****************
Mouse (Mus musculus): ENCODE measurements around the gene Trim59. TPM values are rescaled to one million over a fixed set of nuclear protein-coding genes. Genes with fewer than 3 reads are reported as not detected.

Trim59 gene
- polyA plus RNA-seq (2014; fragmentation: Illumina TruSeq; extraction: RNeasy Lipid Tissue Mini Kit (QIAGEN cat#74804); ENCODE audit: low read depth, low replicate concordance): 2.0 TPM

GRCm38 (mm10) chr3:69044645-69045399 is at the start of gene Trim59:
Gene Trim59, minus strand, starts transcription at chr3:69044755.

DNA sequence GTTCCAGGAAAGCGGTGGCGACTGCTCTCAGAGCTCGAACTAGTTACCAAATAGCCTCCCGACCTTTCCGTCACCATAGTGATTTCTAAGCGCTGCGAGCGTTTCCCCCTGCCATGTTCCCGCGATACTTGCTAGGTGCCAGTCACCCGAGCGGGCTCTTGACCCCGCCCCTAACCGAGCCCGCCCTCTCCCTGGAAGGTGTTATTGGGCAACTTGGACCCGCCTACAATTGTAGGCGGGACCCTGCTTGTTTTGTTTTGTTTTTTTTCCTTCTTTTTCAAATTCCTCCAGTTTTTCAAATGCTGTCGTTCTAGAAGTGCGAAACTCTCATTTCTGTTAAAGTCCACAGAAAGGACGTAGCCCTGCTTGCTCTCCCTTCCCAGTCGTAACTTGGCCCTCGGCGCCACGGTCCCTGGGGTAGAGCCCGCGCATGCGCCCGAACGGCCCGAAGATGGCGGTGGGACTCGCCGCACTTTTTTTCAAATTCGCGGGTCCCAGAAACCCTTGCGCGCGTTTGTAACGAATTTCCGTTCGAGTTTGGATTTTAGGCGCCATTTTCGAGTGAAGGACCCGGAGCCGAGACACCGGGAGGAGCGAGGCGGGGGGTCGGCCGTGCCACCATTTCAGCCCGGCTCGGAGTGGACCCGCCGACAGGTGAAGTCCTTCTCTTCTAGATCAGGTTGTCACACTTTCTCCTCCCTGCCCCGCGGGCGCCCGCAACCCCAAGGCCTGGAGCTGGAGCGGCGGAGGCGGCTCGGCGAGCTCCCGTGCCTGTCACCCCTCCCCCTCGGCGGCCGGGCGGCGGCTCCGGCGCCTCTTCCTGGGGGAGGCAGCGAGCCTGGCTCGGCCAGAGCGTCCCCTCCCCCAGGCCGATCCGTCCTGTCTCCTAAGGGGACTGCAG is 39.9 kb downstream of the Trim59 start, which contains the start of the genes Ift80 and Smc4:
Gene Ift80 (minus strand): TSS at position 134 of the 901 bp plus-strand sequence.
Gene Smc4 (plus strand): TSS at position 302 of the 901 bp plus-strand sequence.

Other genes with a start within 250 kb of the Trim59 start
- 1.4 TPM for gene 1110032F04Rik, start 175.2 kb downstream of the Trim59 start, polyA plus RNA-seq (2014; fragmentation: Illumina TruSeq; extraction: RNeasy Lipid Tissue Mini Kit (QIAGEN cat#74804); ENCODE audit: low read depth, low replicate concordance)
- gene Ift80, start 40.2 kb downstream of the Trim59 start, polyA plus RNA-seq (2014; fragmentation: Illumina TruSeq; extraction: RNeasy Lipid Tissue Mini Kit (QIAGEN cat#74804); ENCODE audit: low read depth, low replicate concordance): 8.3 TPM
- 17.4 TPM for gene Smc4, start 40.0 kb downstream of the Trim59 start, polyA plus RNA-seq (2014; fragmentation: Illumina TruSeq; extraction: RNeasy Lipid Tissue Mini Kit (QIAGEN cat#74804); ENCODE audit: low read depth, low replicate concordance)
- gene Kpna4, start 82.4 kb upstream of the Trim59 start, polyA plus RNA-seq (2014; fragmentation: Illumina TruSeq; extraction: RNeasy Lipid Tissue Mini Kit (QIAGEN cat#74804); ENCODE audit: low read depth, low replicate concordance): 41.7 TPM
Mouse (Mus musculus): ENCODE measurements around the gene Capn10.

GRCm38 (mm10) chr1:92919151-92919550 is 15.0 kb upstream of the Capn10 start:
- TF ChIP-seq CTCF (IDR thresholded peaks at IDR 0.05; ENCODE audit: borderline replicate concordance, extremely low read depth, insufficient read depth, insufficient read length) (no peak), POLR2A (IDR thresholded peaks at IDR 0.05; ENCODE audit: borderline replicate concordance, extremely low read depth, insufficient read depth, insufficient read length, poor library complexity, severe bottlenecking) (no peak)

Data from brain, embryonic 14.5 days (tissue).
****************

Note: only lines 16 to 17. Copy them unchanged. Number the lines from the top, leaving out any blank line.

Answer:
- TF ChIP-seq CTCF (IDR thresholded peaks at IDR 0.05; ENCODE audit: borderline replicate concordance, extremely low read depth, insufficient read depth, insufficient read length) (no peak), POLR2A (IDR thresholded peaks at IDR 0.05; ENCODE audit: borderline replicate concordance, extremely low read depth, insufficient read depth, insufficient read length, poor library complexity, severe bottlenecking) (no peak)

Data from brain, embryonic 14.5 days (tissue).